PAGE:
How to Stand Mindfully and Be More Present

How much time a week do you spend standing? Maybe you spend a few hours or so standing while on the train to and from work (if you commute around London this might be all too familiar)? Maybe standing is part of the job you do? If you do a sit-down job and say the drive to work, it could be as simple as the fact you spend time standing while in the shower or making a cup of tea (or coffee) at breakfast time.

Whatever it is, most of us spend some time standing each week. So wouldn’t it be nice if that “standing time” could be turned into a mindfulness exercise to help you be more in the present moment?

We are going to look at two approaches to this: a formal one and an informal one to standing mindfully.


A formal standing training meditation

A good way to familiarise your self with the mindfulness of standing is by doing a formal guided meditation that takes you through the various aspects of your posture. So let's start by doing an exercise, stand up and listen to this guided standing meditation to help you learn.



How did you find that? Did you manage to be aware of your standing posture?

You can practice this, say a couple of times a week or so, for the next month to help you get the principles ingrained. This is the formal training aspect to this blog.

I also found this podcast on the web, Standing meditation: a guided meditation, by Danny Ford, a meditation teacher and psychotherapist. Maybe try his approach as well and take from it, as always with any mindfulness teacher, what you find useful and appropriate.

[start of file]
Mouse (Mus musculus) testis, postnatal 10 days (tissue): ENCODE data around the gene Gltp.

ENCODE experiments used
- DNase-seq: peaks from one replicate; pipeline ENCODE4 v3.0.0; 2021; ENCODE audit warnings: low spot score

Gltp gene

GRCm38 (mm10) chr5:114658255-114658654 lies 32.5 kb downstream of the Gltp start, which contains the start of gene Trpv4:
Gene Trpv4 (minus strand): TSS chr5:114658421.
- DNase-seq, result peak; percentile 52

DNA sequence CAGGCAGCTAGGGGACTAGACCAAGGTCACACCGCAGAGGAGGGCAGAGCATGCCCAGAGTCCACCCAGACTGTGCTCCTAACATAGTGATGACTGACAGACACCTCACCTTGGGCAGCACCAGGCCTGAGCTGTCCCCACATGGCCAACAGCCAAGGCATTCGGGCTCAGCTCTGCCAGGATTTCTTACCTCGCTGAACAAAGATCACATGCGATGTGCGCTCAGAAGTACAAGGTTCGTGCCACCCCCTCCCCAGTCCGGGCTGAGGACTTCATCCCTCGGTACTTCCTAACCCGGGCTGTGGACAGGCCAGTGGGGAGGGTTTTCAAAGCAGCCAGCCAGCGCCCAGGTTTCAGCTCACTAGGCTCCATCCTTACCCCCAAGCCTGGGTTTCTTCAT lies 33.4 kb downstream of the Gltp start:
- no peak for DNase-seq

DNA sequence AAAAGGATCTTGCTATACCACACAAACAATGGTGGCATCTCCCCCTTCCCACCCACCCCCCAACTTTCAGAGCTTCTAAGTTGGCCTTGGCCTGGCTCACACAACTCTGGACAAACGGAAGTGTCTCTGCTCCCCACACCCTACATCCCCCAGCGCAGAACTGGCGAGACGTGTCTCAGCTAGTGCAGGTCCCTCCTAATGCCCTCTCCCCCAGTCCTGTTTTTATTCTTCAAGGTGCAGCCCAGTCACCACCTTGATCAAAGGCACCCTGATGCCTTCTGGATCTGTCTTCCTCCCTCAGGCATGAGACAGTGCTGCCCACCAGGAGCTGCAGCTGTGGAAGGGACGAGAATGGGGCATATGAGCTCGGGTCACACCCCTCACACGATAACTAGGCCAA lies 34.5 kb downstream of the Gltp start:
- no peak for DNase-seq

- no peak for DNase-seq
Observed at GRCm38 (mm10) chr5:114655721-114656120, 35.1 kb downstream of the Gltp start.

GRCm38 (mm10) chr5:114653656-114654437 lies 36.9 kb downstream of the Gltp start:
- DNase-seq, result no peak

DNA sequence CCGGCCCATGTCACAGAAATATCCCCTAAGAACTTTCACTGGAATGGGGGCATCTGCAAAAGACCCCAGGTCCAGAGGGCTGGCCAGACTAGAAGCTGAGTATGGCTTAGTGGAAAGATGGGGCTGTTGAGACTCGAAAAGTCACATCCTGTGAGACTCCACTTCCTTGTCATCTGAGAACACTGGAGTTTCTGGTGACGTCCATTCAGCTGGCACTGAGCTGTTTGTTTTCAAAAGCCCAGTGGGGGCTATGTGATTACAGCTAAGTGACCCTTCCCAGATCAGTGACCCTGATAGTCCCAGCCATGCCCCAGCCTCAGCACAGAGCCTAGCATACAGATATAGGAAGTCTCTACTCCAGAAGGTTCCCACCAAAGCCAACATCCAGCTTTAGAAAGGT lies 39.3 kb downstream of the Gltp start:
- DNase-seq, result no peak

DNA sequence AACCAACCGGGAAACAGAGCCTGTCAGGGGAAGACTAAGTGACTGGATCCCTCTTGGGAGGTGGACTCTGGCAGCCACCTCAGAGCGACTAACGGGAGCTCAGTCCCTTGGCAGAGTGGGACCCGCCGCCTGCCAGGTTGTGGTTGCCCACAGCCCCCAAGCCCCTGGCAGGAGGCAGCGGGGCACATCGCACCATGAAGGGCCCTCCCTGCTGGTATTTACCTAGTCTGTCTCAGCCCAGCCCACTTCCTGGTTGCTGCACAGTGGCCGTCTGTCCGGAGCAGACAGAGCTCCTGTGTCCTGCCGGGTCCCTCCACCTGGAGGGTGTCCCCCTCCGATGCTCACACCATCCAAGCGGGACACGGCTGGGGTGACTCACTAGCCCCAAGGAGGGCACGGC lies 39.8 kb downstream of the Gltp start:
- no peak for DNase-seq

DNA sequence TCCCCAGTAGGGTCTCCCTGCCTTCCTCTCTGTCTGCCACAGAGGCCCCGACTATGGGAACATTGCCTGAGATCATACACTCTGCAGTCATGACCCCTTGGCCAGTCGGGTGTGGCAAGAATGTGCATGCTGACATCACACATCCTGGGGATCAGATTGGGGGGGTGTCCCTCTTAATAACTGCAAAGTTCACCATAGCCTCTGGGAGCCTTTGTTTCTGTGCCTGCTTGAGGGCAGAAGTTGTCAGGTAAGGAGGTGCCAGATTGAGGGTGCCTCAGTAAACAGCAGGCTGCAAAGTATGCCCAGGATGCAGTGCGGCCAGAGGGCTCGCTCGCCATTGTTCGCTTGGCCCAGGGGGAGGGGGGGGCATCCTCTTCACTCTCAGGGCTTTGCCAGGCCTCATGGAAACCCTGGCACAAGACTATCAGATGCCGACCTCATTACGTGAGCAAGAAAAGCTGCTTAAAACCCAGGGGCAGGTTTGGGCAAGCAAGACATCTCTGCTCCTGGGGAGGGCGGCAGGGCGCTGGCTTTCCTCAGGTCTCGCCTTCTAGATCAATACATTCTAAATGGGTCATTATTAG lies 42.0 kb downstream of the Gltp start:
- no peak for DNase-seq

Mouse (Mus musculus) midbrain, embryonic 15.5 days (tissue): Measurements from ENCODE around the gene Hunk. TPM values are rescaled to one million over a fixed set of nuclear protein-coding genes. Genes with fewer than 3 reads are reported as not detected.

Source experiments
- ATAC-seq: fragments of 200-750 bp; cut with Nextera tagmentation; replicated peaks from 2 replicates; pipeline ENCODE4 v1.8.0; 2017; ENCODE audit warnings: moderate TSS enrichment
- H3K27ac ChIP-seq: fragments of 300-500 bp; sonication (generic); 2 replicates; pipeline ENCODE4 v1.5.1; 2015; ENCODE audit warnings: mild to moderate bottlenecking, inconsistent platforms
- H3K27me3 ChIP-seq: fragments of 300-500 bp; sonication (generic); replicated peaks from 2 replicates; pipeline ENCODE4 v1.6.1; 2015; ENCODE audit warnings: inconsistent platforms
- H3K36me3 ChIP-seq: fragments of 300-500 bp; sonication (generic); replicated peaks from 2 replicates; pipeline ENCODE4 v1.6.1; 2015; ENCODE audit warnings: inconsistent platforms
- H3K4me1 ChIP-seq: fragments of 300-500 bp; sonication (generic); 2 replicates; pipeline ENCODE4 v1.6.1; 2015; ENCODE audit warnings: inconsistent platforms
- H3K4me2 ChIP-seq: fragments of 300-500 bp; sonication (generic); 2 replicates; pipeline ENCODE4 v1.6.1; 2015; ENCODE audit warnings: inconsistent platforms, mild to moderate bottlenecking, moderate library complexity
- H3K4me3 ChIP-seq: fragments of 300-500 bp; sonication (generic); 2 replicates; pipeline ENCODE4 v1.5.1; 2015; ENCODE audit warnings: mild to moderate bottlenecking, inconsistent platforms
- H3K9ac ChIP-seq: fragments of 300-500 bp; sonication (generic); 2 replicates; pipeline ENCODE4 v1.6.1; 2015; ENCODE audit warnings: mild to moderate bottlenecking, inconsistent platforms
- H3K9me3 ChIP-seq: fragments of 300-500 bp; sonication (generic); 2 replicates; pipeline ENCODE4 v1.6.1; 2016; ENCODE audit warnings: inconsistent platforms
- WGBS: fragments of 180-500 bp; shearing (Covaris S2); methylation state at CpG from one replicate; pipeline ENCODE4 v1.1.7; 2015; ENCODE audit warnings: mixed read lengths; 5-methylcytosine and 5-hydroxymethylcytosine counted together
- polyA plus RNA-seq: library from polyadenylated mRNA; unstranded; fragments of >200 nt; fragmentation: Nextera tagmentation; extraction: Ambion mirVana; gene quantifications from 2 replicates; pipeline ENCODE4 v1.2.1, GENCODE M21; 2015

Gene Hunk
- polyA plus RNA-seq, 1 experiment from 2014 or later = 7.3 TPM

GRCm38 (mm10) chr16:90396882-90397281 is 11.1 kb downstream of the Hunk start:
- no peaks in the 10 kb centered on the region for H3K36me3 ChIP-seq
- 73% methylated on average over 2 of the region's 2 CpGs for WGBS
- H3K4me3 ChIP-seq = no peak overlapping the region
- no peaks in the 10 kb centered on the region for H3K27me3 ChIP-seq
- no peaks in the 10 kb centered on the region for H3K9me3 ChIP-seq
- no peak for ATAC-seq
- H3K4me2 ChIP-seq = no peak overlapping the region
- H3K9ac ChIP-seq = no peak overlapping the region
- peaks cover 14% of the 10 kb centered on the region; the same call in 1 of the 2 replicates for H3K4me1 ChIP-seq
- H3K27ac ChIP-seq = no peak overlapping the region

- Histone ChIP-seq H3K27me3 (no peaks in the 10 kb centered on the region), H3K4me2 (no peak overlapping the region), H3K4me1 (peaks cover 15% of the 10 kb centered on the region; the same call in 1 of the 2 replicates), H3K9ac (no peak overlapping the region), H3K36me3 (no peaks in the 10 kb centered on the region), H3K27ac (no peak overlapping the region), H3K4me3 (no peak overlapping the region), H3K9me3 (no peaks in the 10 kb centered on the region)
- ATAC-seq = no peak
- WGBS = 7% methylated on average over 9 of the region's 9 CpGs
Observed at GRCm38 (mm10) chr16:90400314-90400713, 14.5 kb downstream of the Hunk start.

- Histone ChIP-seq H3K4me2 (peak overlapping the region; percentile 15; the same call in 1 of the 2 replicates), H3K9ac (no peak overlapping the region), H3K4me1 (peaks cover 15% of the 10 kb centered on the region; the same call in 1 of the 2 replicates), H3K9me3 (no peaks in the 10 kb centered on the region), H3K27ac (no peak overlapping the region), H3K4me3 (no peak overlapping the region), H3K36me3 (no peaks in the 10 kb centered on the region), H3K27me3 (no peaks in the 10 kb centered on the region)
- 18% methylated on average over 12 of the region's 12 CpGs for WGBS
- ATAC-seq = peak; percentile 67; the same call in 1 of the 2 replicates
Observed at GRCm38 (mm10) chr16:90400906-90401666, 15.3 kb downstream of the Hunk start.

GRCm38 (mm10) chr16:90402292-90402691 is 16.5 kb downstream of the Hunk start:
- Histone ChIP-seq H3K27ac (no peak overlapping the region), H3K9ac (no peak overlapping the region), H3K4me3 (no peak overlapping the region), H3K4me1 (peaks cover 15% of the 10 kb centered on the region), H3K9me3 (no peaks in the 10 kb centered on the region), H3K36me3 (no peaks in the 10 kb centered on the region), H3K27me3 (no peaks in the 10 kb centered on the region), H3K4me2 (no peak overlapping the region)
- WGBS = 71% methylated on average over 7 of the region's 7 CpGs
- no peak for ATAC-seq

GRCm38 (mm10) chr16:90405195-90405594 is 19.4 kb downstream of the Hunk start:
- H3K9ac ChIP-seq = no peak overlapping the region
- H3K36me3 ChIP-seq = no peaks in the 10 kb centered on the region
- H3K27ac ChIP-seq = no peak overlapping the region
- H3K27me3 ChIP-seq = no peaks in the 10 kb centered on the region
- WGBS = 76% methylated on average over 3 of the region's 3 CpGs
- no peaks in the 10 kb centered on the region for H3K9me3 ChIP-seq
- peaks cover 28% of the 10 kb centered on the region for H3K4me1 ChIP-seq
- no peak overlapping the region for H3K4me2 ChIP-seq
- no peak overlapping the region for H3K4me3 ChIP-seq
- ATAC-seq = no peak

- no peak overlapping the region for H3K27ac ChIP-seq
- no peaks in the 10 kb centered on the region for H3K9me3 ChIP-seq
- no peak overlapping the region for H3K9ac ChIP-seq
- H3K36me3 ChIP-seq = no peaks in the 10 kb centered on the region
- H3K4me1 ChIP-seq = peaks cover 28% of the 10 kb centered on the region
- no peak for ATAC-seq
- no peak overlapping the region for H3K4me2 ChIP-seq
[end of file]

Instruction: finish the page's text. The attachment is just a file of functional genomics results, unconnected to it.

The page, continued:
Informal mindfulness of standing and being more present

Once you have had a taste of the formal approach to standing meditation, you can then apply the principle in a broader way to your daily life. I do this often and have found it really useful for grounding my mind in the present.

It can be really simple as well; which is even better. Working from home on stuff like this blog post, I like to take tea breaks. So I go downstairs, put on the kettle and wait. I don't take with me my: phone to check; MacBook to continue working on; a book to read or anything else for that matter. I just have a break and stand mindfully, being present, waiting for the kettle to boil. I notice my posture as a whole: the sensation of standing and then perhaps a couple of breaths. It is a minute or two of mindfulness, that's all.


Many places to stand mindfully

I’ll apply this “mindfulness of standing” to many other situations as well: standing in the shower (when I’m not singing), standing at work, standing in a queue in a shop, standing on a railway platform, standing on a train if I can’t get a seat... the list could easily go on.



Have a go

So just have a go; try being mindful when you next find yourself standing to wait for something. However, don’t take the attitude it will elevating impatience. Perhaps, at first, you’ll notice the impatience more simple because you are paying more attention to how you are. In time, and with practice, you might find the impatience softens; having allowed the energies to come and go but not feeding into them; they start to loosen their grip. You might find you can stand more patiently and be more present and aware of the moment.

Or, aside from all that, it can be just a moment to catch your breath and re-centre.

If you’d like to find out about the other postures in the series take a look (when they are released) at:



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About Paul

Paul has been practising mindfulness since 1997, but still has a "beginner's mind" approach to meditation. He is the author of the eBook series The Silence Between the Noise and primary contributor to the Establish Mindfulness online meditation centre.